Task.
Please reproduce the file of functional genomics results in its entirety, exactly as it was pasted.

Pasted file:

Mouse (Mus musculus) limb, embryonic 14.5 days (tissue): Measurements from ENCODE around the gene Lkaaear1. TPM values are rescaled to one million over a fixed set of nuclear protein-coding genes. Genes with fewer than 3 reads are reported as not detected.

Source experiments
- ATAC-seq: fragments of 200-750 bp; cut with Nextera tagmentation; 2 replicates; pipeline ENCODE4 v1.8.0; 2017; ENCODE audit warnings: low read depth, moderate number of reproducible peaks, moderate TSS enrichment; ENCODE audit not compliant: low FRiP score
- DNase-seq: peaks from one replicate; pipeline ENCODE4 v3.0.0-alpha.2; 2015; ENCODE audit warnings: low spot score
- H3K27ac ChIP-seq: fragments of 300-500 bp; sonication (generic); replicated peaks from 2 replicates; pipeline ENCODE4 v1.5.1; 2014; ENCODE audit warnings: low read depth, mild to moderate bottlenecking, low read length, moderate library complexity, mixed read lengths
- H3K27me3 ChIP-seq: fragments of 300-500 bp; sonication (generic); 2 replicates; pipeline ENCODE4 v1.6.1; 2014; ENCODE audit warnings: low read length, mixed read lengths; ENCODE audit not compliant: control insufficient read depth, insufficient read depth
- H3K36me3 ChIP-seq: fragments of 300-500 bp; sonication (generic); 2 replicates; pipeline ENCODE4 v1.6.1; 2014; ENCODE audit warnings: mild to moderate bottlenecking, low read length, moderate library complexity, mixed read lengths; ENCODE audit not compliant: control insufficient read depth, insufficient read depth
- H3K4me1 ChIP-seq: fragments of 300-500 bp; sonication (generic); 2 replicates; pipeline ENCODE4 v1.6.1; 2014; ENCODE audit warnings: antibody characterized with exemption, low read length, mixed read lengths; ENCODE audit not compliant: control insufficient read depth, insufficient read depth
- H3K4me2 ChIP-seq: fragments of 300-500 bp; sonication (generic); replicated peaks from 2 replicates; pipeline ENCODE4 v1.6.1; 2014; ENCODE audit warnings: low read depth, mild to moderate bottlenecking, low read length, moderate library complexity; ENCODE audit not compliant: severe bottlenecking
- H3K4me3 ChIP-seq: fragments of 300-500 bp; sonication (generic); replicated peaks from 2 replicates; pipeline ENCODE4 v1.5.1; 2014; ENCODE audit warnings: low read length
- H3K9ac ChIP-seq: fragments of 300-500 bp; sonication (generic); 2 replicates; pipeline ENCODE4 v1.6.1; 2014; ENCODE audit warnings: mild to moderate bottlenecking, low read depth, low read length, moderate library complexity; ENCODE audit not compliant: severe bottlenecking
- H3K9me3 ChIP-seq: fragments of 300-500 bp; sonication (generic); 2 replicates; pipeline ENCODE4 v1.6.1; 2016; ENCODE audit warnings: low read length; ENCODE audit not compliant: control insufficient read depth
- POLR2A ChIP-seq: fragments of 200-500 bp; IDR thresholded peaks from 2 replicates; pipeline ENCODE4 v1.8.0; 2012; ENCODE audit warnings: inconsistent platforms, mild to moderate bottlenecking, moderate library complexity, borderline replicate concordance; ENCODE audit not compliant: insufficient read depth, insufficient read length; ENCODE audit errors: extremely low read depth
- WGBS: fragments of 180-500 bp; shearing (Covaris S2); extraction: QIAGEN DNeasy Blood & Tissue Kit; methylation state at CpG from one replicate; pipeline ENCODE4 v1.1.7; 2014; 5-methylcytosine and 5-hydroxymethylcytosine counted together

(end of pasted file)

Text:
Mouse (Mus musculus) limb, embryonic 14.5 days (tissue): Measurements from ENCODE around the gene Lkaaear1. TPM values are rescaled to one million over a fixed set of nuclear protein-coding genes. Genes with fewer than 3 reads are reported as not detected.

Source experiments
- ATAC-seq: fragments of 200-750 bp; cut with Nextera tagmentation; 2 replicates; pipeline ENCODE4 v1.8.0; 2017; ENCODE audit warnings: low read depth, moderate number of reproducible peaks, moderate TSS enrichment; ENCODE audit not compliant: low FRiP score
- DNase-seq: peaks from one replicate; pipeline ENCODE4 v3.0.0-alpha.2; 2015; ENCODE audit warnings: low spot score
- H3K27ac ChIP-seq: fragments of 300-500 bp; sonication (generic); replicated peaks from 2 replicates; pipeline ENCODE4 v1.5.1; 2014; ENCODE audit warnings: low read depth, mild to moderate bottlenecking, low read length, moderate library complexity, mixed read lengths
- H3K27me3 ChIP-seq: fragments of 300-500 bp; sonication (generic); 2 replicates; pipeline ENCODE4 v1.6.1; 2014; ENCODE audit warnings: low read length, mixed read lengths; ENCODE audit not compliant: control insufficient read depth, insufficient read depth
- H3K36me3 ChIP-seq: fragments of 300-500 bp; sonication (generic); 2 replicates; pipeline ENCODE4 v1.6.1; 2014; ENCODE audit warnings: mild to moderate bottlenecking, low read length, moderate library complexity, mixed read lengths; ENCODE audit not compliant: control insufficient read depth, insufficient read depth
- H3K4me1 ChIP-seq: fragments of 300-500 bp; sonication (generic); 2 replicates; pipeline ENCODE4 v1.6.1; 2014; ENCODE audit warnings: antibody characterized with exemption, low read length, mixed read lengths; ENCODE audit not compliant: control insufficient read depth, insufficient read depth
- H3K4me2 ChIP-seq: fragments of 300-500 bp; sonication (generic); replicated peaks from 2 replicates; pipeline ENCODE4 v1.6.1; 2014; ENCODE audit warnings: low read depth, mild to moderate bottlenecking, low read length, moderate library complexity; ENCODE audit not compliant: severe bottlenecking
- H3K4me3 ChIP-seq: fragments of 300-500 bp; sonication (generic); replicated peaks from 2 replicates; pipeline ENCODE4 v1.5.1; 2014; ENCODE audit warnings: low read length
- H3K9ac ChIP-seq: fragments of 300-500 bp; sonication (generic); 2 replicates; pipeline ENCODE4 v1.6.1; 2014; ENCODE audit warnings: mild to moderate bottlenecking, low read depth, low read length, moderate library complexity; ENCODE audit not compliant: severe bottlenecking
- H3K9me3 ChIP-seq: fragments of 300-500 bp; sonication (generic); 2 replicates; pipeline ENCODE4 v1.6.1; 2016; ENCODE audit warnings: low read length; ENCODE audit not compliant: control insufficient read depth
- POLR2A ChIP-seq: fragments of 200-500 bp; IDR thresholded peaks from 2 replicates; pipeline ENCODE4 v1.8.0; 2012; ENCODE audit warnings: inconsistent platforms, mild to moderate bottlenecking, moderate library complexity, borderline replicate concordance; ENCODE audit not compliant: insufficient read depth, insufficient read length; ENCODE audit errors: extremely low read depth
- WGBS: fragments of 180-500 bp; shearing (Covaris S2); extraction: QIAGEN DNeasy Blood & Tissue Kit; methylation state at CpG from one replicate; pipeline ENCODE4 v1.1.7; 2014; 5-methylcytosine and 5-hydroxymethylcytosine counted together